Zoe ‘Zoella’ who tops Forebes’ Influencer list along with Michelle Phan and Huda Kattan has a multimillion fan following and a bank balance that is in the millions too. She reviews a $3 moisturiser from the local store or a $30 brand from a beauty store with equal ease.
It makes her believable and trustworthy. Women from 18 to 50 follow her everyday to see if the product she is reviewing matches their tastes and wallets. Reaching such a diverse audience with a single or series of posts makes it well worth it to try steering your brand communication via an influencer and get to say things that you wouldn’t say directly.
4. It isn’t as expensive and saves time
While celebrity influencers do tend to cost a lost, going with micro-influencers can be more cost-effective than other channels. Some influencers can work for barter when you give your product away. Others can work on a mix of barter and a small fee. This post by Shane Barker helps you see what the market looks like for the cost of a sponsored post.
Also, an influencer is then given the responsibility to create quality content. Be it a blog, a vlog, a post or a video, the content quality is responsible for the eventual reach and engagement.
5. The statistics tell a story
The 2017 influencer marketing report by LINQIA said a lot of marketers think it worked for them.
- 77% of marketers use influencer collaborations to drive engagement.
- 89% of marketers use it to create authentic content about their brand.
- 56% of marketers use it to drive traffic to their websites.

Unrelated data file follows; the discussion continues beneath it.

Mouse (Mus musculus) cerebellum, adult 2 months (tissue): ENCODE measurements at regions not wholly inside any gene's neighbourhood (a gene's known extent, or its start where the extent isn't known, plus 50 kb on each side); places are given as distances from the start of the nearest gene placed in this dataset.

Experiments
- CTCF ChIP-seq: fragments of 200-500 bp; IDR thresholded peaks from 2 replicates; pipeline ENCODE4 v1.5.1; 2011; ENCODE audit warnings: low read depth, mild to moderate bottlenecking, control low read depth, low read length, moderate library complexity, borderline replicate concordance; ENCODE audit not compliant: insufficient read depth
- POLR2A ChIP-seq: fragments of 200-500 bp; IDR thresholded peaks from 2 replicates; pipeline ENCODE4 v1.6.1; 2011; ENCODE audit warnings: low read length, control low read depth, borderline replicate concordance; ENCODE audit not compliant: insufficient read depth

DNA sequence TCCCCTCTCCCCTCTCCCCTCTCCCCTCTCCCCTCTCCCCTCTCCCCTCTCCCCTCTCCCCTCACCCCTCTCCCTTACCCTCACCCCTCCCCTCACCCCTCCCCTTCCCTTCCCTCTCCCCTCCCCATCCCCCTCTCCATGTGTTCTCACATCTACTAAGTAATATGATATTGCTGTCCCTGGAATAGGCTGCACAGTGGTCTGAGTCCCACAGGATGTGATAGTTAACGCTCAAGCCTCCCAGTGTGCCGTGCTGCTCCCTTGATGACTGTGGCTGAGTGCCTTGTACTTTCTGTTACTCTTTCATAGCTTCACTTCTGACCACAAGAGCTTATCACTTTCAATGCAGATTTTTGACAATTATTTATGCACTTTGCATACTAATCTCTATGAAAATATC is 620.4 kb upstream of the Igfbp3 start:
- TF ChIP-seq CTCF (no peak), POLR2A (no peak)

- 43% of marketers use it to reach younger audiences who detest traditional ads.
Now that we’ve built a case on why you should be trying it out, here are a few cautionary points.
1. Measurable ROI?
Marketers often like to live in a world which is surrounded by words like creating brand pull, increasing positive sentiment, increase visibility, reach, engagement and creating brand recall. Talk about sales numbers and all these words tend to vaporise. Not all activities are done for sales revenue but somewhere the numbers need to add up. Unless the ROI from the influencer marketing campaign is directly linked with sales, it is difficult to justify the eventual cost per sale from marketing spends.
There are ways to circumvent this. You can track traffic to sales for online products within a reasonable price point. For other products that can’t simply be bought online, it will take a clear demarcation of territory to understand how much the influencer’s activity mattered.
2. Choosing the right influencer isn’t easy
Remember the Pan Bahar and Pierce Brosnan fiasco? That was a mainline disaster. But its a great example for how things can go wrong. YouTube influencer Logan Paul was dropped from the Google Preferred program and lost several sponsors when he posted a video of a dead body found in a Japanese Suicide Forest. It also works in the reverse. In the past investors have sued influencers for supporting illegal companies. This is a double-edged sword and not one easy to wield.
3. Novice mistakes can cost you
In the past, influencers have been pulled up if they’ve become overtly promotional. Any communication where they’ve not disclosed sponsorship, have ignored legal guidelines have cause both brands and influencers to lose out on marketing $$. More importantly, posting content that doesn’t resonate with their followers can be a problem. Not everyone is a superstar celebrity who can endorse everything from hair oil to air conditioner.
When dealing with social media demigods, don’t escape the truth that the devil lies in the details. Unless you choose your influencer well, plan your posts and measure your ROI, this is one campaign may not have a fairy tale ending.